Date: 2/14/2012
Time: 1:30-2:30 PM
Place: 422 Armstrong Hall
*Refreshments will be served at 3:00PM in 310 Armstrong Hall.

A graph is a set of vertices and a set of edges that connect pairs of vertices. An edge coloring of a graph is an assignment of colors to the edges of the graph so that any two edges sharing a common endvertex receive different colors. Edge coloring was first studied by Tait in 1880 as an approach to attack the well-known Map 4-Coloring conjecture. Vizing’s theorem classifies the simple graphs into two classes, Class one graphs and Class two graphs. However, it is NP-hard to determine whether a graph is in Class one or two. In late 1960s, Vizing proposed several conjectures to study the “barely” Class two graphs (critical graphs). Those conjectures are fundamental problems in the area of edge coloring. In the last ten years, there are lots of progresses on those conjectures. In this talk, I will first talk about the relation between Map Coloring and Edge Coloring and then survey the progresses on Vizing’s conjectures.

Date, Location: 

Professor Slepcev 2/13/2012

CMU Professor, Dr. Slepcev, will host a colloquium and
all are invited to attend.

Title: Global-in-time weak measure solutions, finite-time aggregation
and confinement for nonlocal interaction equations

Date: 2/13/2012
Time: 3:30-4:30PM
Place: 315 Armstrong Hall

View Slepcev Abstract

I will talk about well-posedness theory for weak measure
solutions of the Cauchy problem for a family of nonlocal interaction
equations. These equations are continuum models for interacting particle
systems with attractive/repulsive pairwise interaction potentials. The main
phenomenon of interest is that, even with smooth initial data, the
solutions can concentrate mass in finite time. I will discuss the
existence, uniqueness and stability of solutions which hold even after
the blow-up time in the classical norms.

In particular, in the case of sufficiently attractive potentials,
the solutions collapse in finite time onto a single point.
Finally, compensation between the attraction at large distances
and local repulsion of the potentials, and conditions to have
global-in-time confined systems will be discussed. The approach is
based on the theory of gradient flows in the space of probability
measures endowed with the Wasserstein metric.

Date, Location: 

Ms. Krista Toth 2/16/12

Student Understanding of the Definite Integral When Applied to Finding Volumes of Solids

Date: 2/16/12
Time: 2:30-3:30PM
Place: 422 Armstrong Hall

Abstract: Past research has shown that students struggle when solving definite integral application problems, but little has been done to examine the sources of their difficulties. This study aims to more thoroughly examine student misconceptions about definite integrals and develop new curricula to address these issues. Participants are second-semester calculus students enrolled at WVU. Past exam problems required students to sketch approximating slices of given solids, and set up a corresponding volume integral. Students’ written solutions were analyzed for common mistakes and misconceptions. Although some students solved the problems correctly, a majority exhibited major deficiencies in their understanding of how to apply the definite integral. Most surprising was students’ widespread failure to make a connection between the sketch and the set up of the integral. Further research is currently under way that aims to expose sources of students’ faulty thought processes when using definite integrals to solve volume problems.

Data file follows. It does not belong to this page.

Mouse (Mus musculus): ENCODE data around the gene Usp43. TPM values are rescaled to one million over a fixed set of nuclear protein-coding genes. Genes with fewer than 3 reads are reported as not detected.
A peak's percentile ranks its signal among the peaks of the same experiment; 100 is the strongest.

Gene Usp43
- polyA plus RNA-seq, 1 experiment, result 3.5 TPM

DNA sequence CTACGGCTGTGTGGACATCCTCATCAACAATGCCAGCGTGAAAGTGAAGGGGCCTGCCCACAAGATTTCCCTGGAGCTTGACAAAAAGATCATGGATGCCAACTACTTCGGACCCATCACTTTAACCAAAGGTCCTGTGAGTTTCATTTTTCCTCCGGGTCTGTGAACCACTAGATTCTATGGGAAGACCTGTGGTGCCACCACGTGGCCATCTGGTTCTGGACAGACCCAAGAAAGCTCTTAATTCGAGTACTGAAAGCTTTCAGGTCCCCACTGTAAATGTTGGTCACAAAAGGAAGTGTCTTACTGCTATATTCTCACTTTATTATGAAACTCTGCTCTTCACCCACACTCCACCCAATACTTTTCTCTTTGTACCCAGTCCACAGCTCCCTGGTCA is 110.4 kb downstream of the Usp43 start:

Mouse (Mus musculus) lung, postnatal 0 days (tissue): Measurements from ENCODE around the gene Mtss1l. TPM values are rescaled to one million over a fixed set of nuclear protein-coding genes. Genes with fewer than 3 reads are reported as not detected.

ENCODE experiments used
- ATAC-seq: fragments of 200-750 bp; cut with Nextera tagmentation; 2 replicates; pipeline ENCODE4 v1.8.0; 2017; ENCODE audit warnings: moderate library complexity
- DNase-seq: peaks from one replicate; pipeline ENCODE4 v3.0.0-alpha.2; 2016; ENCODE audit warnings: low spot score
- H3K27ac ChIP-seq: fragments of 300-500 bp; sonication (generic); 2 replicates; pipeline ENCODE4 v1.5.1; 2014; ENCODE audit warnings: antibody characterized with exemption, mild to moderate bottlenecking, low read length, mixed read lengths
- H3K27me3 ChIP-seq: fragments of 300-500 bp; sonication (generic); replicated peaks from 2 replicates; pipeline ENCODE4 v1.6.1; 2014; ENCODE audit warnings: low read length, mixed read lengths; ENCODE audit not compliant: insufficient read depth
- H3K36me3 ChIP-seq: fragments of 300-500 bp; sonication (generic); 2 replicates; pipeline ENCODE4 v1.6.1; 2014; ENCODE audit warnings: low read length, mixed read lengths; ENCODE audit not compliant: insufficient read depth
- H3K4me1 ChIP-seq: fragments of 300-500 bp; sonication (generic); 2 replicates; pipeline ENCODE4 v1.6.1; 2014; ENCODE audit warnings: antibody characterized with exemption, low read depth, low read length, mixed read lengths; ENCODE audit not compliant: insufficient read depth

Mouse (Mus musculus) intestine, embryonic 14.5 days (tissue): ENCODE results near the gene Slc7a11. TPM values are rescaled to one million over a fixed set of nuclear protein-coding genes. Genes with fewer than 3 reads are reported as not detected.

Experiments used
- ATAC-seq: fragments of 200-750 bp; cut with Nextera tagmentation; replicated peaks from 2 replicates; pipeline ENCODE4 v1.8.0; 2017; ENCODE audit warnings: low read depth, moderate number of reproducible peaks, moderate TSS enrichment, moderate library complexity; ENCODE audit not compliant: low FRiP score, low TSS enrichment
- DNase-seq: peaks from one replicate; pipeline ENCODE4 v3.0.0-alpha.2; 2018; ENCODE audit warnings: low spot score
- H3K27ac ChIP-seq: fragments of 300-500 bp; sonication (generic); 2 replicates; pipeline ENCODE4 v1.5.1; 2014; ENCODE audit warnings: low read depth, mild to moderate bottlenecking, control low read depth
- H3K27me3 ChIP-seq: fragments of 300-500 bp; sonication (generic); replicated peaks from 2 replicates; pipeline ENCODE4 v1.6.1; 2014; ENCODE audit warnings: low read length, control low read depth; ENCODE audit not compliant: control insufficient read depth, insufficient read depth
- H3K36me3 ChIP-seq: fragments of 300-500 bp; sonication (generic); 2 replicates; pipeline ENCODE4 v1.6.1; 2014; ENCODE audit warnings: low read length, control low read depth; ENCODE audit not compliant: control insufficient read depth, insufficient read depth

Date, Location: 

Dr. Charis Tsikkou 2/10/12

Dr. Tsikkou will present Conservation Laws with no Classical
Riemann Solutions: Existence of Singular Shocks.

Date: 2/10/2012
Time: 4:30-5:30 PM
Place: 315 Armstrong Hall
*Refreshments will be served at 4:00PM in 310 Armstrong Hall.

Conservation laws are the most fundamental principles of continuum
mechanics. The basic tool in the construction of solutions to the Cauchy problem for
conservation laws with smooth initial data is the Riemann problem. It consists of
piecewise constant initial data having a single discontinuity at the origin.

In this talk I will review the results obtained for the solutions to the Riemann
problem and present a system of two equations derived from isentropic gas dynamics
with no classical solution. I will then use the blowing-up approach to geometric
singular perturbation problems to show that the system exhibits unbounded solutions
(singular shocks) with Dafermos profiles.

Date, Location: